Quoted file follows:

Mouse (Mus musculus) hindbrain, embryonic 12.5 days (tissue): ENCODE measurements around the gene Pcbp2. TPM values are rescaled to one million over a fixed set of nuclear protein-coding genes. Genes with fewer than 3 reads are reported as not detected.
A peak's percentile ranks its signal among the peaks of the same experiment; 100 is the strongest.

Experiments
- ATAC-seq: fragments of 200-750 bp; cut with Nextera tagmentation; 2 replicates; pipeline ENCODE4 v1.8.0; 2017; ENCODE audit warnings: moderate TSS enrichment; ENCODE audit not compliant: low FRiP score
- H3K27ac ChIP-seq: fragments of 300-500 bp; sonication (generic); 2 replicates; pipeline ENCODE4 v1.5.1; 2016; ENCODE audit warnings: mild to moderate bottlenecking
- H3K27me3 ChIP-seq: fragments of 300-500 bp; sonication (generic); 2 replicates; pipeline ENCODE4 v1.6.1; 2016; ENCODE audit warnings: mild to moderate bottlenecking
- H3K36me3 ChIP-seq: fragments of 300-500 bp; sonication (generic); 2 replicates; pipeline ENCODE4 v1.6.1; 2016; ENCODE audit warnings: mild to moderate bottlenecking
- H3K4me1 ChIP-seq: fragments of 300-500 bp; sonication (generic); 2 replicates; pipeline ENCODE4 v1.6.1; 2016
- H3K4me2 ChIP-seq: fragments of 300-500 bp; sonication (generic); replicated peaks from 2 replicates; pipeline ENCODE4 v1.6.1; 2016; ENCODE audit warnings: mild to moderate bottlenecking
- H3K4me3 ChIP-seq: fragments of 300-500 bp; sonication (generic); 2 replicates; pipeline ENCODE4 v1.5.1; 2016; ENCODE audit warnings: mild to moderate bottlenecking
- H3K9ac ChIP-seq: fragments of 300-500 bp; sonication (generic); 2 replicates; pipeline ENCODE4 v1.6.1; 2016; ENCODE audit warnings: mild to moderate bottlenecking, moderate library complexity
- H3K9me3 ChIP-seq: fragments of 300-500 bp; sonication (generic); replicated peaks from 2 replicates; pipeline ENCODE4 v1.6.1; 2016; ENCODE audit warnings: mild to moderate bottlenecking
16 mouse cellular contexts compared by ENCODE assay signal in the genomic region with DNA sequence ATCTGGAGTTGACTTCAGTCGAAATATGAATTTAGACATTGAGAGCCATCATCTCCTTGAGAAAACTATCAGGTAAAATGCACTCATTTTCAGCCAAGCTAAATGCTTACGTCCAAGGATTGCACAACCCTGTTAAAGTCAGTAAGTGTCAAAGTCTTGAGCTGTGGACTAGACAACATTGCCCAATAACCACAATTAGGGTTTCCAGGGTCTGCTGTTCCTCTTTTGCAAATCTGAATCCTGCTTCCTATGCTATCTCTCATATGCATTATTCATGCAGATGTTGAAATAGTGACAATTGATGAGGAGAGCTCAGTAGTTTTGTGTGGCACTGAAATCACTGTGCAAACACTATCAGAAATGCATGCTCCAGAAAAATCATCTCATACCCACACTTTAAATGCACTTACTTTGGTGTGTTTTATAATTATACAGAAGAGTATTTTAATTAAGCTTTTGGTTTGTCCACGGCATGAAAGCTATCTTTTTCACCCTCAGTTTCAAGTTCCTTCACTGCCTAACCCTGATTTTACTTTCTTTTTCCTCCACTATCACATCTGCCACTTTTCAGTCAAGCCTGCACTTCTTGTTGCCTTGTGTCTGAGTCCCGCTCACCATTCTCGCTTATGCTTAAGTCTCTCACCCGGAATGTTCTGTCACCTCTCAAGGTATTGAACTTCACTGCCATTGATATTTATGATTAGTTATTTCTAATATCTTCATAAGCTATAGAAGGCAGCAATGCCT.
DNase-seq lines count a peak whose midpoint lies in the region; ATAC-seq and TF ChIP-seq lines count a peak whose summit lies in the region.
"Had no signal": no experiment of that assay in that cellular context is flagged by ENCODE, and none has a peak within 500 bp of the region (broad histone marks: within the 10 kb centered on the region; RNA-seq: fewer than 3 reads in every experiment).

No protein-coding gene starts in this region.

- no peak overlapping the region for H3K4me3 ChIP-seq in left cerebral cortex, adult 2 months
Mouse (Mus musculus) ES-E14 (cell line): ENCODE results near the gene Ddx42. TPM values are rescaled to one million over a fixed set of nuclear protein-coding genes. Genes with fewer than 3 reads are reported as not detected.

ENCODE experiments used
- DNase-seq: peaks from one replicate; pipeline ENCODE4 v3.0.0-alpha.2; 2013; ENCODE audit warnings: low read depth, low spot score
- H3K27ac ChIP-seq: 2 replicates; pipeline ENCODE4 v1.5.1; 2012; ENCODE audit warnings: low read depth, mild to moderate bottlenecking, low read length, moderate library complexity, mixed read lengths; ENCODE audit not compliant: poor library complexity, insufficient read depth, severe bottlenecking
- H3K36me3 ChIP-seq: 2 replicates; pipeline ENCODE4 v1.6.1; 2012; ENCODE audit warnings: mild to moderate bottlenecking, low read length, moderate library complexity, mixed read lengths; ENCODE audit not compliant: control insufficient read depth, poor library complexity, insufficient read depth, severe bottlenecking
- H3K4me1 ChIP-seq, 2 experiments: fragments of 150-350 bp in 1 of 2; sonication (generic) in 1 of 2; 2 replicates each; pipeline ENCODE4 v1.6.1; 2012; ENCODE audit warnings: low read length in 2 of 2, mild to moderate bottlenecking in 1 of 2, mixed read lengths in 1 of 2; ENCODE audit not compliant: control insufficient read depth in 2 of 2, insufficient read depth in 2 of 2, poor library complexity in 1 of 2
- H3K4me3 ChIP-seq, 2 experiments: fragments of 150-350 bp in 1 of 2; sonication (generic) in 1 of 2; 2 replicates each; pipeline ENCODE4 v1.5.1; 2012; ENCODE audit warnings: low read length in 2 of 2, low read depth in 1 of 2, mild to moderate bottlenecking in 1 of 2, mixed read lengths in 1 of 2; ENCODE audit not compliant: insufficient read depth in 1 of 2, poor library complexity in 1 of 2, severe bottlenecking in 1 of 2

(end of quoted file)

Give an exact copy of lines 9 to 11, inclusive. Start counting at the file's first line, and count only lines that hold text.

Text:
- H3K4me2 ChIP-seq: fragments of 300-500 bp; sonication (generic); replicated peaks from 2 replicates; pipeline ENCODE4 v1.6.1; 2016; ENCODE audit warnings: mild to moderate bottlenecking
- H3K4me3 ChIP-seq: fragments of 300-500 bp; sonication (generic); 2 replicates; pipeline ENCODE4 v1.5.1; 2016; ENCODE audit warnings: mild to moderate bottlenecking
- H3K9ac ChIP-seq: fragments of 300-500 bp; sonication (generic); 2 replicates; pipeline ENCODE4 v1.6.1; 2016; ENCODE audit warnings: mild to moderate bottlenecking, moderate library complexity